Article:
Why I Turned Down $400 (Even Though I Could Use the Money)

(www.inkthinkerblog.com) — Last week, a new potential client asked me to bid on a project to create a 1,700-word landing page and two 1,000- to 1,500-word auto responders. The turnaround time was 4 days from receipt of project materials, and it was set commence in less than a week from the time the potential client first contacted me. Short notice + fast turnaround + ~3,000 words of copy = hefty rate. I thought my quote of a couple grand and change was reasonable, and debated whether I had actually quoted too low.

So imagine my surprise when the client replied that the project budget was $400. And imagine my relief that we were discussing this via e-mail so there was no shocked silence or horrified look to have to explain away. I pulled myself together and said,

If you’re really looking for more of an edit and reformat, I can definitely work with you on the price. However, $400 is not feasible for me given the time required to do all three pieces plus the fast turnaround. For a straight edit/rewrite of the landing page alone with no independent research, etc., I would typically charge $500. Do you have any flexibility in your budget? I would love to work with you on this, so I hope we can find a mutually agreeable price.

Several days later, I got a polite “Thanks, but no thanks.” No shock there.

Could I have used $400? Yes. But was $400 enough for me to give up four days to focus exclusively on this project at $100/day? No. It was tough, but I’m glad I didn’t do the project for that price. I would have hated myself for it, resented the client, and been miserable doing the work.

What’s your price bottom line? Mine fluctuates, but that one was decidedly on the wrong side of it.

Contents Copyright © 2006-2014 Kristen King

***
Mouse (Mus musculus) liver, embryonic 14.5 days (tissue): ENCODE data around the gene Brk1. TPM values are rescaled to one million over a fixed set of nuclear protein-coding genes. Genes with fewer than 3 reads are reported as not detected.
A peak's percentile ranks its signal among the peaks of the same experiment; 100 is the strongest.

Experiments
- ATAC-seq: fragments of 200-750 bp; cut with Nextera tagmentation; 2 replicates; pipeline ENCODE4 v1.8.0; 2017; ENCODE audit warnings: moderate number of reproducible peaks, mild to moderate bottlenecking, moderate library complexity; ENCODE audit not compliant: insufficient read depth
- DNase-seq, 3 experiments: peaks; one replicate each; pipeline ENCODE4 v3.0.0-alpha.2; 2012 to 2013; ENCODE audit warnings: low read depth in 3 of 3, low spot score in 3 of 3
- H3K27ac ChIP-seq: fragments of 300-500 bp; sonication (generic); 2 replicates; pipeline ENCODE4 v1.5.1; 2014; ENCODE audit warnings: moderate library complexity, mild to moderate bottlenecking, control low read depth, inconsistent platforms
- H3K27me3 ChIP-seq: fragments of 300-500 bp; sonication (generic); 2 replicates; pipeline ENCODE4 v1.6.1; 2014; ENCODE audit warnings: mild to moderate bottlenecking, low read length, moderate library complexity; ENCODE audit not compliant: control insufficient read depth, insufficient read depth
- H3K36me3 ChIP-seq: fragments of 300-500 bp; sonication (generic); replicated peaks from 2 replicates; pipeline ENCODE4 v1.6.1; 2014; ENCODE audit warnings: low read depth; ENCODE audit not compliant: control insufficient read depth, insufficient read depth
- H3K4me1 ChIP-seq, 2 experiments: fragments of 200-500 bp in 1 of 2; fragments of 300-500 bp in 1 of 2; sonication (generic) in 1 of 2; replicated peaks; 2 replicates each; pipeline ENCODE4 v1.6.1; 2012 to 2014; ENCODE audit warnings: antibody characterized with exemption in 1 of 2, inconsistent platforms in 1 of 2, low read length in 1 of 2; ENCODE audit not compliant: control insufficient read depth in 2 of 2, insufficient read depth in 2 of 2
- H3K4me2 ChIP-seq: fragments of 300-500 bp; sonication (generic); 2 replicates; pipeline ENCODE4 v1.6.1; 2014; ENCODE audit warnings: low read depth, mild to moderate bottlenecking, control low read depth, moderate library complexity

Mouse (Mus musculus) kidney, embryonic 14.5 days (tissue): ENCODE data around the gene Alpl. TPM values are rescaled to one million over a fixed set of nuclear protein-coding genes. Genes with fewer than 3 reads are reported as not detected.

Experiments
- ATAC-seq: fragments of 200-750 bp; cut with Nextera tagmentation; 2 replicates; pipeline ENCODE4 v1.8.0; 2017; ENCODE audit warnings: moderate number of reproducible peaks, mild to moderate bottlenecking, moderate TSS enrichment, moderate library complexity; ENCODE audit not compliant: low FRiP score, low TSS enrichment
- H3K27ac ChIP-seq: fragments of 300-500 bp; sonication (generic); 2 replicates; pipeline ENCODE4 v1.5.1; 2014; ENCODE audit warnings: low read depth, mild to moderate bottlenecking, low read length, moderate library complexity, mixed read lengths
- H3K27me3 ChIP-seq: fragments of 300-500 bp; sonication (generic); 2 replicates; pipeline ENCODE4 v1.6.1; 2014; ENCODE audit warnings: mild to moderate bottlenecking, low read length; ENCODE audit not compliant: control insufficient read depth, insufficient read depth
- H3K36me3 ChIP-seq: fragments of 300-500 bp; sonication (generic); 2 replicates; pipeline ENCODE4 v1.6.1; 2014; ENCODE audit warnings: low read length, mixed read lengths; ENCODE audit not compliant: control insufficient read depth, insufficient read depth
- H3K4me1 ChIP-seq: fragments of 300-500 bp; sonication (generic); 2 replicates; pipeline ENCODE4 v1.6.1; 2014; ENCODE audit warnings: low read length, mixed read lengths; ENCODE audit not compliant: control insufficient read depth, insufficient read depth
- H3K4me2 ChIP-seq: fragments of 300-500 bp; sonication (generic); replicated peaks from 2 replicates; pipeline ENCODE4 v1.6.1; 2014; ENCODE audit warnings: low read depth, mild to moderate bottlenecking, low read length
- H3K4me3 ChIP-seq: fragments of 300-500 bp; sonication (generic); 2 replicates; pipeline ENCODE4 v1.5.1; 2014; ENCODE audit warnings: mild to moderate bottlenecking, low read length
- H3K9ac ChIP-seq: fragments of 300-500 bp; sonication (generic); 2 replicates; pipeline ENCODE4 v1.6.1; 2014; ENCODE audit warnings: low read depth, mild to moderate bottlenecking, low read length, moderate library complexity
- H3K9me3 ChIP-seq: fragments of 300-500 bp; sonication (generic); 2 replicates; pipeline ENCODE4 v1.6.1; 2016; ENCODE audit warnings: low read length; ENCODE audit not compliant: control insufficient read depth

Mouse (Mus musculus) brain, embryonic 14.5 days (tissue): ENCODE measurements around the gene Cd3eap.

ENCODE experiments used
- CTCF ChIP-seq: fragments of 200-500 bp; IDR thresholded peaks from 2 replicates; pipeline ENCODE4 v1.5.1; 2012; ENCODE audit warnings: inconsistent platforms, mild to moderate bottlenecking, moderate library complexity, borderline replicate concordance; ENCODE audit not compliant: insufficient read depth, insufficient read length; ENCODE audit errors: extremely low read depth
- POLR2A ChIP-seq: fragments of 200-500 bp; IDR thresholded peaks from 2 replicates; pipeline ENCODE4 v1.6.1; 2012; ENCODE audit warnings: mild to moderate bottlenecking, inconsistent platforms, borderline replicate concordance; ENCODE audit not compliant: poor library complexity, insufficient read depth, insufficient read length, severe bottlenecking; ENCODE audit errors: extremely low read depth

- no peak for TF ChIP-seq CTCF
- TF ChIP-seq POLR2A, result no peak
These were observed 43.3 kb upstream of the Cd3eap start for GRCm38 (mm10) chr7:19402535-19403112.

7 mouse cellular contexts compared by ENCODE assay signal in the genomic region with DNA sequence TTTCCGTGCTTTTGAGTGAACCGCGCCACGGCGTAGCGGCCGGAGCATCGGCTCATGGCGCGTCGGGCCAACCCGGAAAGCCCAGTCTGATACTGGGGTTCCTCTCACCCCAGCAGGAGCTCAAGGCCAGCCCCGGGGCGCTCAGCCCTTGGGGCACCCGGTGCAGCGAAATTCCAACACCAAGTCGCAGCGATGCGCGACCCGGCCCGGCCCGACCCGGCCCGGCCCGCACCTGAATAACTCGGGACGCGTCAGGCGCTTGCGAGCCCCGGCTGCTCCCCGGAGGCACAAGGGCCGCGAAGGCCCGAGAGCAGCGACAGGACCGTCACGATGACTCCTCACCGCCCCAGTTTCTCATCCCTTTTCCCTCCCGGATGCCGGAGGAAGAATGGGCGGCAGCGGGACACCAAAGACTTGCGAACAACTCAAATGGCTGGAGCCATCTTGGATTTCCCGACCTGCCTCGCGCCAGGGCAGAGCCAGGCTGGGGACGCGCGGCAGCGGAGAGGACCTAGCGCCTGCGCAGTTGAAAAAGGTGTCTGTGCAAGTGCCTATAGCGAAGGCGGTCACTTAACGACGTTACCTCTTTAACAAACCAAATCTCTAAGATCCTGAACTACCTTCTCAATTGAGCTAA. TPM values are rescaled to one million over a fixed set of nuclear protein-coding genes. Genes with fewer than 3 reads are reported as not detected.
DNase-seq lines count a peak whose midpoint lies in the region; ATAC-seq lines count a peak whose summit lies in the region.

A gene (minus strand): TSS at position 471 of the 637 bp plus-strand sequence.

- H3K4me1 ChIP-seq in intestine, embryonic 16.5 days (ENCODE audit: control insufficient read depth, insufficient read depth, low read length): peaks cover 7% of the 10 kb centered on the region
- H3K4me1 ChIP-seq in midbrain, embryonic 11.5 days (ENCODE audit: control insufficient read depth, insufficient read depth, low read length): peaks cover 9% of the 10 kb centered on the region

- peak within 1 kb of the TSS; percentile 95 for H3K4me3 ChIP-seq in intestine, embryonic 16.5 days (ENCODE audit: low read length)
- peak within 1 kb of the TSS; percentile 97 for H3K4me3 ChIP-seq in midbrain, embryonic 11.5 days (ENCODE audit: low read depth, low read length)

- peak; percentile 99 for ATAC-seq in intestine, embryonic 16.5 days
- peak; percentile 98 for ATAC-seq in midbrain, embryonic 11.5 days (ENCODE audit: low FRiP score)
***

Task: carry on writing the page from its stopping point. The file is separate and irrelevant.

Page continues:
8 comments… add one
  • Michele Dec 8, 2008

    I don’t blame you, Kristen. I recently had a bazaar (for me) request from a potential client and I politely declined. The money would have been really good, but not worth living with my conscious! We have say no sometimes and/or stand firm on our rates. :-)

    Way to go!


    Michele´s last blog post..Help Naomi Dunford Fight Domestic Violence

  • Rachel Rose Dec 8, 2008


    I don’t blame you one bit for turning that assignment down. Sometimes–correction: most of the time–I feel like people who put out bids for writing projects have no concept of how much time/effort/energy it takes to complete them. Writing is hard (as we writers know); but, all too often, non-writers have this totally twisted take on what the writing process entails, and they just can’t seem to justify paying us what we’re worth.

    Recently, I inquired about a writing gig that was posted on Craigslist.org. The “editor” e-mailed me back and wanted me to work not only on spec, but also for a paltry $0.03/word! It nearly blew my socks off. I wrote him back (read about it here: http://notesonawhim.blogspot.com/2008/12/continuing-my-tirade.html), but, needless to say, I never heard back from him again.

    I say GOOD for you! :-)

  • Miranda Dec 8, 2008

    Good for you! I recently turned down an offer because I have other things I could spend my time doing — things that are more profitable in my personal life. Sure, we could all use the money. But if it messes up your quality of life without offering much in the way of compensation to make up for it…well, you’re probably better off.

    Besides, what if that paltry commitment had you tied you up when a better, more reasonable opportunity came along?

  • Kristen King Dec 8, 2008

    @Michelle, go, team, go!

    @Rachel, you are SO right. People just have no concept. Thanks for sharing your link!

    @Miranda, That is the big thing: Little junk like this keeps us from taking on appropriately paying projects because we get tied up in waste-of-time-projects.

  • DeeDee Dec 8, 2008

    I am so glad you did that (turned down the underpaid work). People need to understand the value of creative work and not pay slave wages for it! (speaking as a self-employed graphic designer who turns down work for low wages, too)

  • Kristen King Dec 8, 2008

    Thanks, DeeDee! Sadly, for every one of us who turns it down, there’s another willing to work for half that amount. Sigh.

  • Alena Dec 10, 2008

    I recently came accross your blog and have been reading along. I thought I would leave my first

    comment. I dont know what to say except that I have enjoyed reading. Nice blog. I will keep visiting this

    blog very often.


  • Kristen King Dec 10, 2008

    Thanks, Alena! I’m glad you’re here and I hope you’ll come back and comment regularly. :)

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